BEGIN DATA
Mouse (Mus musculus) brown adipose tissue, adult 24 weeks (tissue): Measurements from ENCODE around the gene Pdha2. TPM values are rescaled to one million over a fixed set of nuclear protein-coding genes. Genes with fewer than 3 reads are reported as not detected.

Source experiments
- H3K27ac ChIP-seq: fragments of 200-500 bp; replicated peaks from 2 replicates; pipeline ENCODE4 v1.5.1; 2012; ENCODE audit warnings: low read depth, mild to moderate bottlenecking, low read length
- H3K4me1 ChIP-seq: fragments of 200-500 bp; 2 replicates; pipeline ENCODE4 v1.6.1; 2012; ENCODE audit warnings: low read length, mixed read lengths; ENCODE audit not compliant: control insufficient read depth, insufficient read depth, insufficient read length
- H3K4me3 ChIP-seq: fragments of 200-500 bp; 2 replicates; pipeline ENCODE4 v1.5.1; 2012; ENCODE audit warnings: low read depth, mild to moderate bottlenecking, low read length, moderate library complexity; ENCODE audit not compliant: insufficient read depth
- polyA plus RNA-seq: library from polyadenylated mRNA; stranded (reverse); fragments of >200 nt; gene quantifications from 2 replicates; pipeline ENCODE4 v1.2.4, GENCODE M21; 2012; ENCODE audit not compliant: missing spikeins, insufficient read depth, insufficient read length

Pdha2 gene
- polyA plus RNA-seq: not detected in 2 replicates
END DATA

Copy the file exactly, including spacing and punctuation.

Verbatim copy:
Mouse (Mus musculus) brown adipose tissue, adult 24 weeks (tissue): Measurements from ENCODE around the gene Pdha2. TPM values are rescaled to one million over a fixed set of nuclear protein-coding genes. Genes with fewer than 3 reads are reported as not detected.

Source experiments
- H3K27ac ChIP-seq: fragments of 200-500 bp; replicated peaks from 2 replicates; pipeline ENCODE4 v1.5.1; 2012; ENCODE audit warnings: low read depth, mild to moderate bottlenecking, low read length
- H3K4me1 ChIP-seq: fragments of 200-500 bp; 2 replicates; pipeline ENCODE4 v1.6.1; 2012; ENCODE audit warnings: low read length, mixed read lengths; ENCODE audit not compliant: control insufficient read depth, insufficient read depth, insufficient read length
- H3K4me3 ChIP-seq: fragments of 200-500 bp; 2 replicates; pipeline ENCODE4 v1.5.1; 2012; ENCODE audit warnings: low read depth, mild to moderate bottlenecking, low read length, moderate library complexity; ENCODE audit not compliant: insufficient read depth
- polyA plus RNA-seq: library from polyadenylated mRNA; stranded (reverse); fragments of >200 nt; gene quantifications from 2 replicates; pipeline ENCODE4 v1.2.4, GENCODE M21; 2012; ENCODE audit not compliant: missing spikeins, insufficient read depth, insufficient read length

Pdha2 gene
- polyA plus RNA-seq: not detected in 2 replicates